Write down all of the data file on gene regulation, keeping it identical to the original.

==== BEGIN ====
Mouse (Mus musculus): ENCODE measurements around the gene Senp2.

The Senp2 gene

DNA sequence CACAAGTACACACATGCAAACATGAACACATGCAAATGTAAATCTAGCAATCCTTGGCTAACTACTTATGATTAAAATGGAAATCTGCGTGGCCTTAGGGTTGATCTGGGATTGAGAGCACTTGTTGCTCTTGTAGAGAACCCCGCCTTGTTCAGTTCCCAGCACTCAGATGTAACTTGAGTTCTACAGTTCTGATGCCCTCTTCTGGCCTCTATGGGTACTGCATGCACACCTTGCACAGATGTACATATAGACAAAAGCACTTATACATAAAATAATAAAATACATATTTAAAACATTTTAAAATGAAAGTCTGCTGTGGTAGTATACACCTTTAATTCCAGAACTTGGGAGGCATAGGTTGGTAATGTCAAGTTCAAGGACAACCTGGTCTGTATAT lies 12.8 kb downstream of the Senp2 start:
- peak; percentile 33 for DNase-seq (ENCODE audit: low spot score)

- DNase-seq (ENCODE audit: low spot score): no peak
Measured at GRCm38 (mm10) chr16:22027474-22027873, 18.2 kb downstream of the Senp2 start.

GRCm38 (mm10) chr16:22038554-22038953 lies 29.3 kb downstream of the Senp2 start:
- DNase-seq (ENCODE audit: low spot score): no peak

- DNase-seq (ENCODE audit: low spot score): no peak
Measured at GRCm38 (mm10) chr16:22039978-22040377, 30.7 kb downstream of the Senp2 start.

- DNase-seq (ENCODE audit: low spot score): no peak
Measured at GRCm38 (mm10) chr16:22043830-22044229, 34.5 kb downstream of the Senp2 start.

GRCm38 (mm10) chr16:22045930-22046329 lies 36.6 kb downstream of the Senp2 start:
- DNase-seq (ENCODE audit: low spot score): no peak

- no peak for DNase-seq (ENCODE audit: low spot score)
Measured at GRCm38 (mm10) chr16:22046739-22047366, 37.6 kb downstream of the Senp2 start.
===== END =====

Mouse (Mus musculus): ENCODE measurements around the gene Senp2.

The Senp2 gene

DNA sequence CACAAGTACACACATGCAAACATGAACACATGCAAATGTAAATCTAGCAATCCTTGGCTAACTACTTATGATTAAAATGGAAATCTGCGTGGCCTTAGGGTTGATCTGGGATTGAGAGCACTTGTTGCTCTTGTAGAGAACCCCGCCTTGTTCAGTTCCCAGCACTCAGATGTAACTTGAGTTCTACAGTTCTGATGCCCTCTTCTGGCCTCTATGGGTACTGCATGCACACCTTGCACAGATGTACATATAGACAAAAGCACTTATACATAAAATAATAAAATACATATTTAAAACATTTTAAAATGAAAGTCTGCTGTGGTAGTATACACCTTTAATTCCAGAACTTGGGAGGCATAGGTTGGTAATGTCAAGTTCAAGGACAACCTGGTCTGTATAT lies 12.8 kb downstream of the Senp2 start:
- peak; percentile 33 for DNase-seq (ENCODE audit: low spot score)

- DNase-seq (ENCODE audit: low spot score): no peak
Measured at GRCm38 (mm10) chr16:22027474-22027873, 18.2 kb downstream of the Senp2 start.

GRCm38 (mm10) chr16:22038554-22038953 lies 29.3 kb downstream of the Senp2 start:
- DNase-seq (ENCODE audit: low spot score): no peak

- DNase-seq (ENCODE audit: low spot score): no peak
Measured at GRCm38 (mm10) chr16:22039978-22040377, 30.7 kb downstream of the Senp2 start.

- DNase-seq (ENCODE audit: low spot score): no peak
Measured at GRCm38 (mm10) chr16:22043830-22044229, 34.5 kb downstream of the Senp2 start.

GRCm38 (mm10) chr16:22045930-22046329 lies 36.6 kb downstream of the Senp2 start:
- DNase-seq (ENCODE audit: low spot score): no peak

- no peak for DNase-seq (ENCODE audit: low spot score)
Measured at GRCm38 (mm10) chr16:22046739-22047366, 37.6 kb downstream of the Senp2 start.